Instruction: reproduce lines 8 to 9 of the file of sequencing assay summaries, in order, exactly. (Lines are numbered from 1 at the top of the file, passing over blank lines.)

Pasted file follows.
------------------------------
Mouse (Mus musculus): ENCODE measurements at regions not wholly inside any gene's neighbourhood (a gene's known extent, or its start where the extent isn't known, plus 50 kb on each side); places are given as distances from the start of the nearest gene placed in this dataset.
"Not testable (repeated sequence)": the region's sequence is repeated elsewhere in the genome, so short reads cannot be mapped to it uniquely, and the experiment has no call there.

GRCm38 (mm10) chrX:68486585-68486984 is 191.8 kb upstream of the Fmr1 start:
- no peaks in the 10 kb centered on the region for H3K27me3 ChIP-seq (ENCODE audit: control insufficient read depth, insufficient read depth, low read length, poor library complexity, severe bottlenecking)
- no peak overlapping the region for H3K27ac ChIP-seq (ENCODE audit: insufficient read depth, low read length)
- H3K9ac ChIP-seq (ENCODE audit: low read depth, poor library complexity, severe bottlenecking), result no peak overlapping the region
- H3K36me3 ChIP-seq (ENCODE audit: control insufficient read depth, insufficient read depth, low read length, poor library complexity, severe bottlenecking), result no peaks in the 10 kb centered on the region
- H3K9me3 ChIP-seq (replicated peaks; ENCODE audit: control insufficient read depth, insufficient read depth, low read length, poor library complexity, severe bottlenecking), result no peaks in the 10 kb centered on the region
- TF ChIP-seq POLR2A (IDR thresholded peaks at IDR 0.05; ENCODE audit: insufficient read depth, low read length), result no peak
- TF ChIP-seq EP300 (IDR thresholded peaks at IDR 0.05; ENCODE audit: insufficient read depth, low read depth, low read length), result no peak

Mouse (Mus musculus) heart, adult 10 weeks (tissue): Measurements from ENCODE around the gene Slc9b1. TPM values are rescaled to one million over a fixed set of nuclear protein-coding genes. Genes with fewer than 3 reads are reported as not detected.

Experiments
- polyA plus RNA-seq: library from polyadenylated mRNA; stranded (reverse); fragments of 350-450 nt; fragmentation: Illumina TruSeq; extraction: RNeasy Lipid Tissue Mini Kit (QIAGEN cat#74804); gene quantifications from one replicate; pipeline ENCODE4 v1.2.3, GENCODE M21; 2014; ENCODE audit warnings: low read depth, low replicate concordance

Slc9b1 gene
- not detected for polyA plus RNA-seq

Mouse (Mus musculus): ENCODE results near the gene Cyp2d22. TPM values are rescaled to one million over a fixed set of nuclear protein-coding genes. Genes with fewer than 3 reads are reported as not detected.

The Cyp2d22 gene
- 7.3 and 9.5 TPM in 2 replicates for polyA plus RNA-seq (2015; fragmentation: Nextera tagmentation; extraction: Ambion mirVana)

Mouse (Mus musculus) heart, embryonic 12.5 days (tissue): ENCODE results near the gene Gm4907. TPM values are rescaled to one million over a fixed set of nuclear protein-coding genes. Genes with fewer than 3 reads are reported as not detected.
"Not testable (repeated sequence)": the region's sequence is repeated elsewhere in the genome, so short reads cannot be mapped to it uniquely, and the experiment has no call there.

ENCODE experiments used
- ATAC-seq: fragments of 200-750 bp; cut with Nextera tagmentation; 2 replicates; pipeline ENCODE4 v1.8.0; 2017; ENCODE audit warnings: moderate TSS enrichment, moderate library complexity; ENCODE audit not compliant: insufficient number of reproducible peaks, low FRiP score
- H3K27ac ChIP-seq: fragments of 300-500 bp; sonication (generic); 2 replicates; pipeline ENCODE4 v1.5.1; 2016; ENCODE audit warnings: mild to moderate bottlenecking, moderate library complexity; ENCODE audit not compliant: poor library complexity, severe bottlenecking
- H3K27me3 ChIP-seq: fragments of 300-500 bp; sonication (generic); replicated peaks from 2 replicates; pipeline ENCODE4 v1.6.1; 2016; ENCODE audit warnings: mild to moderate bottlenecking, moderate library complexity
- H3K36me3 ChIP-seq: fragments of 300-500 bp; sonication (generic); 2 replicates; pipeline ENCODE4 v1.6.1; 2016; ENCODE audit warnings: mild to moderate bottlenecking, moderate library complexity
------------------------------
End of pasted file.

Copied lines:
- H3K9me3 ChIP-seq (replicated peaks; ENCODE audit: control insufficient read depth, insufficient read depth, low read length, poor library complexity, severe bottlenecking), result no peaks in the 10 kb centered on the region
- TF ChIP-seq POLR2A (IDR thresholded peaks at IDR 0.05; ENCODE audit: insufficient read depth, low read length), result no peak